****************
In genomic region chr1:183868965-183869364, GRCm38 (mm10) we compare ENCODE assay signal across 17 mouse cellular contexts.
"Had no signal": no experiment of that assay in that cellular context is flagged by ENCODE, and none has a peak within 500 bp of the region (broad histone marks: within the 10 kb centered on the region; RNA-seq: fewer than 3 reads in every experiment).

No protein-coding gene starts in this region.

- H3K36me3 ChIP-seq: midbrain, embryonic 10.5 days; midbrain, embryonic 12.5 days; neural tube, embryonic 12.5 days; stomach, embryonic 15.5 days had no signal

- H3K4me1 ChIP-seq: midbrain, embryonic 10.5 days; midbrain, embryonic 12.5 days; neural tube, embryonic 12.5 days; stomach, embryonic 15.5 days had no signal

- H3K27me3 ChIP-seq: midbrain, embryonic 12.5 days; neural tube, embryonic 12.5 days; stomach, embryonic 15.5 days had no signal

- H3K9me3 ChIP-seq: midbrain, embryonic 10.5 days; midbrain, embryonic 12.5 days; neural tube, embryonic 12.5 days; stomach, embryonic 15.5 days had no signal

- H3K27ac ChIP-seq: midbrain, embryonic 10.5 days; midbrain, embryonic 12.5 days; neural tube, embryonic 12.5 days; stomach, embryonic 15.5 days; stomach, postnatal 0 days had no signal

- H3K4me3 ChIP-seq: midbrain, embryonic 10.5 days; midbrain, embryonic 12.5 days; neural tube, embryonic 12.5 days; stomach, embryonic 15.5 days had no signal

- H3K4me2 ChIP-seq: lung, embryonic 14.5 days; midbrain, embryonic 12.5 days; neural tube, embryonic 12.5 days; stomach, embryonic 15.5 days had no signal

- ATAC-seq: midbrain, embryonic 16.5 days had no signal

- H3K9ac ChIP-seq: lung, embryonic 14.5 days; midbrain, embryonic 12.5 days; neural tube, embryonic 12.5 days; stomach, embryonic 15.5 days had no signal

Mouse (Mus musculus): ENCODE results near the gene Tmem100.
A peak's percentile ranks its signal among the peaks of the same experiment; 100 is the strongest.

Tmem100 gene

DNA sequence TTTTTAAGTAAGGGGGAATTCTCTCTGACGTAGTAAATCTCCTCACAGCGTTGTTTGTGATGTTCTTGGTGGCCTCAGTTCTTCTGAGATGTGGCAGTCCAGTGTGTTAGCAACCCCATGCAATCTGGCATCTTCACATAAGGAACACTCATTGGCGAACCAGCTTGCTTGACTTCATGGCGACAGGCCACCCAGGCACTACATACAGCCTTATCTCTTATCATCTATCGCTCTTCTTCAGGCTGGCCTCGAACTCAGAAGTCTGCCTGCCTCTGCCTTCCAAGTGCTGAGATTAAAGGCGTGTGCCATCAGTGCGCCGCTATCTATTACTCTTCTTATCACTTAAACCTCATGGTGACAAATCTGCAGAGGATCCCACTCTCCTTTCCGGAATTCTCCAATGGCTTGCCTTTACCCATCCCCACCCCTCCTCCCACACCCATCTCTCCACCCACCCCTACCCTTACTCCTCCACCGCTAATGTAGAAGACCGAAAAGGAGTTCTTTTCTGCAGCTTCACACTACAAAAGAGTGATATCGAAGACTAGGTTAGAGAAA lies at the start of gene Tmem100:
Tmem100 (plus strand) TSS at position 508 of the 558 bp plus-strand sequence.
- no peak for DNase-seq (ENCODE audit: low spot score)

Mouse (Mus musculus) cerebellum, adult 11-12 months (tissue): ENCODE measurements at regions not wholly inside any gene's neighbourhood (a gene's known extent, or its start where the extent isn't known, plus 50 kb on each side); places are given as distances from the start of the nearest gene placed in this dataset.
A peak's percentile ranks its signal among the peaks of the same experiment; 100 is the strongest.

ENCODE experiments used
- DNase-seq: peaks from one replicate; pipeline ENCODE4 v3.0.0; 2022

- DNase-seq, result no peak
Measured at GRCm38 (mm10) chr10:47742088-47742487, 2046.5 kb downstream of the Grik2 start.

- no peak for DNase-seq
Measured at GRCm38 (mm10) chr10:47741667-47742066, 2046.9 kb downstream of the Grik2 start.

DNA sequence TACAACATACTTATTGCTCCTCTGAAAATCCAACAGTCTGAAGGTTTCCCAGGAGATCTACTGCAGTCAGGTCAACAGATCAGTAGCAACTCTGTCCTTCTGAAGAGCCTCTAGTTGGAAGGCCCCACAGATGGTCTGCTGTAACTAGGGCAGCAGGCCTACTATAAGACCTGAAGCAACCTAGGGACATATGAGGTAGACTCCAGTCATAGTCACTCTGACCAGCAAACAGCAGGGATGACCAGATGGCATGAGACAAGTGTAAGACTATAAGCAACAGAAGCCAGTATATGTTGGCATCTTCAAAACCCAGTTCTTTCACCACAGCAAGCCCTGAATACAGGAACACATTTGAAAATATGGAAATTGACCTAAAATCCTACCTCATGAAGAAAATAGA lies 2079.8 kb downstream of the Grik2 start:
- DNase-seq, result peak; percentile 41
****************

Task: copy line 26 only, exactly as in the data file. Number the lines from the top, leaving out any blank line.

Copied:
Measured at GRCm38 (mm10) chr10:47741667-47742066, 2046.9 kb downstream of the Grik2 start.